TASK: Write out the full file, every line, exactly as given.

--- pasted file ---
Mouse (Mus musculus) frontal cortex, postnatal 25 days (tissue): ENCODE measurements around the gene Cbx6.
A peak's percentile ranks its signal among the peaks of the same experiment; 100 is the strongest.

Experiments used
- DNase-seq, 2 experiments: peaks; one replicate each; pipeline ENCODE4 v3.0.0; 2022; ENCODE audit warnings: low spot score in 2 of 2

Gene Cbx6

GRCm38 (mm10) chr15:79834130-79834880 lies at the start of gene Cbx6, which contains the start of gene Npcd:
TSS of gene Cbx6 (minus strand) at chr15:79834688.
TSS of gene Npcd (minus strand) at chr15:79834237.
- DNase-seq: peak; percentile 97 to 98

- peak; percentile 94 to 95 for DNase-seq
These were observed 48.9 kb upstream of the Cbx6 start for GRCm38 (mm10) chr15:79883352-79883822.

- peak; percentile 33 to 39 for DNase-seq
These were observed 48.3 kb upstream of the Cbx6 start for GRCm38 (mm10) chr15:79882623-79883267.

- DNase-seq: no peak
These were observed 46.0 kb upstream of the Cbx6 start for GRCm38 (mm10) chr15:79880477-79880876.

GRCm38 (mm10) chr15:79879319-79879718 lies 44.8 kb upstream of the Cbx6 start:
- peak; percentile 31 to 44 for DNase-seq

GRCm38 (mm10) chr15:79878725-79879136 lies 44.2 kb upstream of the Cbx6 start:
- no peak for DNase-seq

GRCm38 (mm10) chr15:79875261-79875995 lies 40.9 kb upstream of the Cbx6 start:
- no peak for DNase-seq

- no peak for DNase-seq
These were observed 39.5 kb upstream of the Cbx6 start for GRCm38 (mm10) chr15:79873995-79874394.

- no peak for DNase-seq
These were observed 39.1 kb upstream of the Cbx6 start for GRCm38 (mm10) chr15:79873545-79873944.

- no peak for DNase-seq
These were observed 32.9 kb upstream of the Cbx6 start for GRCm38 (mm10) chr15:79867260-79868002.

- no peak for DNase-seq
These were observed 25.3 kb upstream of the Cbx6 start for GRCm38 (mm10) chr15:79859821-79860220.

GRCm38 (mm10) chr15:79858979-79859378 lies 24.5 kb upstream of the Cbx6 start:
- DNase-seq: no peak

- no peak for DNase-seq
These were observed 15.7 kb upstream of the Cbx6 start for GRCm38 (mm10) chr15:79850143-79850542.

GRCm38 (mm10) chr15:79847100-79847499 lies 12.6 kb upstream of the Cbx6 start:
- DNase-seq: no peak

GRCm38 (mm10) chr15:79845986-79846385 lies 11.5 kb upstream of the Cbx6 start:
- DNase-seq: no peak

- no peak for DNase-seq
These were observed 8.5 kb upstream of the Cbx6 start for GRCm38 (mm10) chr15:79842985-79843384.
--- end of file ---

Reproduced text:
Mouse (Mus musculus) frontal cortex, postnatal 25 days (tissue): ENCODE measurements around the gene Cbx6.
A peak's percentile ranks its signal among the peaks of the same experiment; 100 is the strongest.

Experiments used
- DNase-seq, 2 experiments: peaks; one replicate each; pipeline ENCODE4 v3.0.0; 2022; ENCODE audit warnings: low spot score in 2 of 2

Gene Cbx6

GRCm38 (mm10) chr15:79834130-79834880 lies at the start of gene Cbx6, which contains the start of gene Npcd:
TSS of gene Cbx6 (minus strand) at chr15:79834688.
TSS of gene Npcd (minus strand) at chr15:79834237.
- DNase-seq: peak; percentile 97 to 98

- peak; percentile 94 to 95 for DNase-seq
These were observed 48.9 kb upstream of the Cbx6 start for GRCm38 (mm10) chr15:79883352-79883822.

- peak; percentile 33 to 39 for DNase-seq
These were observed 48.3 kb upstream of the Cbx6 start for GRCm38 (mm10) chr15:79882623-79883267.

- DNase-seq: no peak
These were observed 46.0 kb upstream of the Cbx6 start for GRCm38 (mm10) chr15:79880477-79880876.

GRCm38 (mm10) chr15:79879319-79879718 lies 44.8 kb upstream of the Cbx6 start:
- peak; percentile 31 to 44 for DNase-seq

GRCm38 (mm10) chr15:79878725-79879136 lies 44.2 kb upstream of the Cbx6 start:
- no peak for DNase-seq

GRCm38 (mm10) chr15:79875261-79875995 lies 40.9 kb upstream of the Cbx6 start:
- no peak for DNase-seq

- no peak for DNase-seq
These were observed 39.5 kb upstream of the Cbx6 start for GRCm38 (mm10) chr15:79873995-79874394.

- no peak for DNase-seq
These were observed 39.1 kb upstream of the Cbx6 start for GRCm38 (mm10) chr15:79873545-79873944.

- no peak for DNase-seq
These were observed 32.9 kb upstream of the Cbx6 start for GRCm38 (mm10) chr15:79867260-79868002.

- no peak for DNase-seq
These were observed 25.3 kb upstream of the Cbx6 start for GRCm38 (mm10) chr15:79859821-79860220.

GRCm38 (mm10) chr15:79858979-79859378 lies 24.5 kb upstream of the Cbx6 start:
- DNase-seq: no peak

- no peak for DNase-seq
These were observed 15.7 kb upstream of the Cbx6 start for GRCm38 (mm10) chr15:79850143-79850542.

GRCm38 (mm10) chr15:79847100-79847499 lies 12.6 kb upstream of the Cbx6 start:
- DNase-seq: no peak

GRCm38 (mm10) chr15:79845986-79846385 lies 11.5 kb upstream of the Cbx6 start:
- DNase-seq: no peak

- no peak for DNase-seq
These were observed 8.5 kb upstream of the Cbx6 start for GRCm38 (mm10) chr15:79842985-79843384.